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[ATTACH=full]34428[/ATTACH] I attended a CAA General Aviation safety presentation recently, with loads of good advice and a really useful discussion aimed at reducing midairs and other less painful incidents in UK airspace. We were given a load of booklets and other publications aimed at Safety. These meetings are held regularly at locations all over the UK and staffed by volunteers consisting of Atc officers, Pilots and engineers, this time we had a Gent from the Brilliant UK Air Accident Investigation Branch. ( Althought this organisation is NOT part of the CAA, and is totally independent oddly enough. . . )The illustration shows one page of the "Cockpit Companion" booklet we were given, which contains an error. Can you spot it ? . . .( PLEASE - Instructors and 53,000 hour ex-airline jockeys, and old F*rts like me, let the kids / newbies have a go at this.)

 

I'll think of a suitable prize if a raw student picks it. ( no cheating please. . . ! ! !

 

)

 

First correct answer, AND what it means, and what it SHOULD BE to [email protected]

 

Phil

B in morse code is _... (three dits, not four). Any other mistakes? One second to spot because I use morse being a Ham Radio Nerd. (VK5KKS)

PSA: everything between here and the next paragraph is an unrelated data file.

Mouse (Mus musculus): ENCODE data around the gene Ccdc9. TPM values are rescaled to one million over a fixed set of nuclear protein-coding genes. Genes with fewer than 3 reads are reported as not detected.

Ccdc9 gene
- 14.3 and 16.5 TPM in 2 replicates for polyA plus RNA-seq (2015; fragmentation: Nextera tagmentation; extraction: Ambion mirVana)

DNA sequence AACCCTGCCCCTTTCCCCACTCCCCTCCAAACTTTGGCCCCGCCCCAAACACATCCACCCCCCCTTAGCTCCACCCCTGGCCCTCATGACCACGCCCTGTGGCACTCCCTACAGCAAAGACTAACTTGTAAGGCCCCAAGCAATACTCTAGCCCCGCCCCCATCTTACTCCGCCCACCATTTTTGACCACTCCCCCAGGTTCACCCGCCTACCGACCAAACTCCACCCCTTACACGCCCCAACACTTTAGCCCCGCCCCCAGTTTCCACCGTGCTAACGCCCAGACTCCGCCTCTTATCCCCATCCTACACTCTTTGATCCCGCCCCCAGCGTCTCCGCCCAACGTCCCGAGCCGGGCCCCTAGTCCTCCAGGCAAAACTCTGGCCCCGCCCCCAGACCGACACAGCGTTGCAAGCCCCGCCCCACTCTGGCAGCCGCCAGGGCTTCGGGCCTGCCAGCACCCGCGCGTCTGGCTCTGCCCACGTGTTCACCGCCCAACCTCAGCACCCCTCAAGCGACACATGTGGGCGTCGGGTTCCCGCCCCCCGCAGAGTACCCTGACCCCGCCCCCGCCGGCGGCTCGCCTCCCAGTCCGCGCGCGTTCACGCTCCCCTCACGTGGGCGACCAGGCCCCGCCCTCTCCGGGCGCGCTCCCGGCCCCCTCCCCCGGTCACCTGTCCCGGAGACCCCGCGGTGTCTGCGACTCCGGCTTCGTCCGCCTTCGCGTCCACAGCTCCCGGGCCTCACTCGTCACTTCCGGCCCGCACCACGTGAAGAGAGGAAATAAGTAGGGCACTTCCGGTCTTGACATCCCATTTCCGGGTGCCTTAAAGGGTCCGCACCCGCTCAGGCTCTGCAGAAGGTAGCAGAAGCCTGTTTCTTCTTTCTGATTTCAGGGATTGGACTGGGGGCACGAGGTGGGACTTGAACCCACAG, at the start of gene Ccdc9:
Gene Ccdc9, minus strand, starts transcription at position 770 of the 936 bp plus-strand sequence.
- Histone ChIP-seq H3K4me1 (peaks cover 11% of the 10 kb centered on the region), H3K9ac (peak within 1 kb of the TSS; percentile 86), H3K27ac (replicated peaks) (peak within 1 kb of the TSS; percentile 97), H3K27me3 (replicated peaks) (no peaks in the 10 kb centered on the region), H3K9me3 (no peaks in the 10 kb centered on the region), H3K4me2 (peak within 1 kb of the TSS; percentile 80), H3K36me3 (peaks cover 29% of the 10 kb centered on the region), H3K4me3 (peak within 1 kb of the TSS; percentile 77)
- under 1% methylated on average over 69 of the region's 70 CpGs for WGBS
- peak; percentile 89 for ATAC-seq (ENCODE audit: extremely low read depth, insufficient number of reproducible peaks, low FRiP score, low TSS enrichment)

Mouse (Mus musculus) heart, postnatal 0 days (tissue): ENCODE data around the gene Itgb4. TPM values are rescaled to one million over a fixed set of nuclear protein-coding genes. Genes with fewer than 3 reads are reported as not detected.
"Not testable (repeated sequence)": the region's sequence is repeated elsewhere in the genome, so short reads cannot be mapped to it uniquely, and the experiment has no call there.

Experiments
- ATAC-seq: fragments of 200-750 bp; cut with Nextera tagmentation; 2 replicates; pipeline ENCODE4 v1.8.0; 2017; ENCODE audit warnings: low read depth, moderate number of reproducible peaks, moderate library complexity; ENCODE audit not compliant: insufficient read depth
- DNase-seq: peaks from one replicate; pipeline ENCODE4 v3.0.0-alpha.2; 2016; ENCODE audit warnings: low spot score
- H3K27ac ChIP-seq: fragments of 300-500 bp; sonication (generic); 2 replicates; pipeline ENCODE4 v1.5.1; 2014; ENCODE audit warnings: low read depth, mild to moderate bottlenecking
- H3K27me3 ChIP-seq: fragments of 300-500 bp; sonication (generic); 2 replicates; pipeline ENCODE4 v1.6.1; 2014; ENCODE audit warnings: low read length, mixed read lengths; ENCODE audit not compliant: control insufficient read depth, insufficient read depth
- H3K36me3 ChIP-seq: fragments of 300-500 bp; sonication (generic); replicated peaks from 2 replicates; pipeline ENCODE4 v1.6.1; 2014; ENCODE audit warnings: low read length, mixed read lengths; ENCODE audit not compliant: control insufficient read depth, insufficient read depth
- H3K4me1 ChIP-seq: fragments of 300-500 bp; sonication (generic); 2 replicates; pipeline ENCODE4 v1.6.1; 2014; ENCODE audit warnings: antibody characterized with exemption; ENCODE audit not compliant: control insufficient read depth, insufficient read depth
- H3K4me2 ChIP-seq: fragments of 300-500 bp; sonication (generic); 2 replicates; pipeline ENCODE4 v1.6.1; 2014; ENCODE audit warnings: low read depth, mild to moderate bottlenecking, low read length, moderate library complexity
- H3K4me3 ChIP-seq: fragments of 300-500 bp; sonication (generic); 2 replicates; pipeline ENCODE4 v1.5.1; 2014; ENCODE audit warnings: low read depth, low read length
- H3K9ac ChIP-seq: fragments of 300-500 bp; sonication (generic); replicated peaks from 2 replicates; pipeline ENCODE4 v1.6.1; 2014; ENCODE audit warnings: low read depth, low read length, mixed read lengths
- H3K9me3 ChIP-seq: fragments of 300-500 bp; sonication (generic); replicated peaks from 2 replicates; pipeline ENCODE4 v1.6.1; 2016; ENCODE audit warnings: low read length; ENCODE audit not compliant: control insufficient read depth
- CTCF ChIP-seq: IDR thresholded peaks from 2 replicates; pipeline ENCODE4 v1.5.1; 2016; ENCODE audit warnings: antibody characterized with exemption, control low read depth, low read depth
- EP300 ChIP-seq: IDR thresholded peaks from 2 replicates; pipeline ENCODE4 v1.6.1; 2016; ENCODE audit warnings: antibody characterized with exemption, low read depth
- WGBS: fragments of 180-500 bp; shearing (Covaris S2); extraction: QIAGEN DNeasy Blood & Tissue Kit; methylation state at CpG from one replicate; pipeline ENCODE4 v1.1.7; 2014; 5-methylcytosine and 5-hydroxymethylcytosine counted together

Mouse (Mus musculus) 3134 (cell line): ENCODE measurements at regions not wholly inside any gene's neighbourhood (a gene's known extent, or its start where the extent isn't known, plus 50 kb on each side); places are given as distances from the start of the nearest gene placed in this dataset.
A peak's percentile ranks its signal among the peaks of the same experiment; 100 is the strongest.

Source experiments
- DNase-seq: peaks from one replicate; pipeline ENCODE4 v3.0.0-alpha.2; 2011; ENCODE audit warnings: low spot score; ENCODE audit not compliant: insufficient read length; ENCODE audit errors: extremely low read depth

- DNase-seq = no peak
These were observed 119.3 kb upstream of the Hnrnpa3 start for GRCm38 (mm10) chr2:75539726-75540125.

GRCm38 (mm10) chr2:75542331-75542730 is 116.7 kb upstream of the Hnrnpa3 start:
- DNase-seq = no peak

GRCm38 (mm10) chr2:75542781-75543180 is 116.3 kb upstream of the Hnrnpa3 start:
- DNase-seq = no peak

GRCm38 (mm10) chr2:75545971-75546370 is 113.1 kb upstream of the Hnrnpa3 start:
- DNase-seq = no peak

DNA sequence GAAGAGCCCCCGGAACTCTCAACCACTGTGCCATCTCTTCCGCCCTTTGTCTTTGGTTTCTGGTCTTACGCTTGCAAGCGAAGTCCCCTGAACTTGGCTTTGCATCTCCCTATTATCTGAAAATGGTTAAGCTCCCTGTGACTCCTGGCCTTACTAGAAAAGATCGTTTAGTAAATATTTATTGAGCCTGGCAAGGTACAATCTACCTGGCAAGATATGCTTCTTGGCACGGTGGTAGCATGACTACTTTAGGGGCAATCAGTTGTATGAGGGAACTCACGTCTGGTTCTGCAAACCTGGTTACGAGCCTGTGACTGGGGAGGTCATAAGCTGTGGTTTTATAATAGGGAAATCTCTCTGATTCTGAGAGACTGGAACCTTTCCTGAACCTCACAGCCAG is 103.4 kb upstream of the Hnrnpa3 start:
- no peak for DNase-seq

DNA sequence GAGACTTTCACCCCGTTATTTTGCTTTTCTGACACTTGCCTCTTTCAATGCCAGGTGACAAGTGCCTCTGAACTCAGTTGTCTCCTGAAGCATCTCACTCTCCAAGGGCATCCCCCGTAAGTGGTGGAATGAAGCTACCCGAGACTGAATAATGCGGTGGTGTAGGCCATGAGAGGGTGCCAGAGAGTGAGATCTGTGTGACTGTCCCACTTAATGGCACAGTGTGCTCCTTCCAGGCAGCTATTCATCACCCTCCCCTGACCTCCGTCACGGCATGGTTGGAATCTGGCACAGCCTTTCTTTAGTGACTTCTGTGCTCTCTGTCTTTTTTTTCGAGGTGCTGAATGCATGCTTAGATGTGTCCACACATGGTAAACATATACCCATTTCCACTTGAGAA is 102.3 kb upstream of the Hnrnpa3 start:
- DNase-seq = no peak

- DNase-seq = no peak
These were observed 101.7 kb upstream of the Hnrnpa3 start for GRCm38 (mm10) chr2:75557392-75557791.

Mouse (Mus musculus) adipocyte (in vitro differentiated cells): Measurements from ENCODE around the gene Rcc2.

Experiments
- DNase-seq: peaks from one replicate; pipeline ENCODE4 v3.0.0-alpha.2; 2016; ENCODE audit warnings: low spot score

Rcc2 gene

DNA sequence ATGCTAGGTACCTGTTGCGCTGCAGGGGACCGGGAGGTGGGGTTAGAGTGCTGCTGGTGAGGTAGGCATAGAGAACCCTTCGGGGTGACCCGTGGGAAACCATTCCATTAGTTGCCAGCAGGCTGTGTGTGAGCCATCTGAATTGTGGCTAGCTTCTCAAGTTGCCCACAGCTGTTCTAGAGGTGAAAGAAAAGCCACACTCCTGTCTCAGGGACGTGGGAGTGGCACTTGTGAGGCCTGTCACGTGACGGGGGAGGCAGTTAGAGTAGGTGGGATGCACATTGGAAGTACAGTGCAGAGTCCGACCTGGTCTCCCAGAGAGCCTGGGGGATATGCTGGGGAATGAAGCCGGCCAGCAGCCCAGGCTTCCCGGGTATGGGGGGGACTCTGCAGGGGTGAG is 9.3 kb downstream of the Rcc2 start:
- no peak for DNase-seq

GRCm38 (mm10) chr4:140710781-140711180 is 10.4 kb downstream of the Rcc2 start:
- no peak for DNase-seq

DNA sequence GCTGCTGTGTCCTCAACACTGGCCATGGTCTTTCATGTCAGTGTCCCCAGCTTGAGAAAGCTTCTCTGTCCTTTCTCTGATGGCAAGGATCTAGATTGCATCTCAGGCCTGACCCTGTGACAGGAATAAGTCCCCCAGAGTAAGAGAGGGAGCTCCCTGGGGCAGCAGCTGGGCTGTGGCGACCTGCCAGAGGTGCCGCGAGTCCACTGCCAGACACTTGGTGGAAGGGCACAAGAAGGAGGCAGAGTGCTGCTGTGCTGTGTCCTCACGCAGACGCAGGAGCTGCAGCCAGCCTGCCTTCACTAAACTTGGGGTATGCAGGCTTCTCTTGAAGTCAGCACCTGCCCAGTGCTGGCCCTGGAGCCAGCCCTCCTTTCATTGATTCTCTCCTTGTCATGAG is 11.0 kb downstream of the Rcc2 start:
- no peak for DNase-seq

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I don't know Morse....so that passed me by. But some of the emphasis on syllables was interesting. British emphasis must be different from Australian...not that I've noticed before.

 

HOH-TEL instead of HOH-TEL

 

NO-VEM-BER instead of NO-VEM-BER

 

PAH-PAH instead of PAH-PAH and a couple more.

 

 

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I don't know Morse....so that passed me by. But some of the emphasis on syllables was interesting. British emphasis must be different from Australian...not that I've noticed before.HOH-TEL instead of HOH-TEL

 

NO-VEM-BER instead of NO-VEM-BER

 

PAH-PAH instead of PAH-PAH and a couple more.

Well done (or is that bravo!) you've found three more errors. I didn't look any further after the fourth 'dit'

 

Your version is exactly what I was taught in the UK and appears in numerous other sources. The Cockpit Companion is henceforth demoted to Toilet Companion!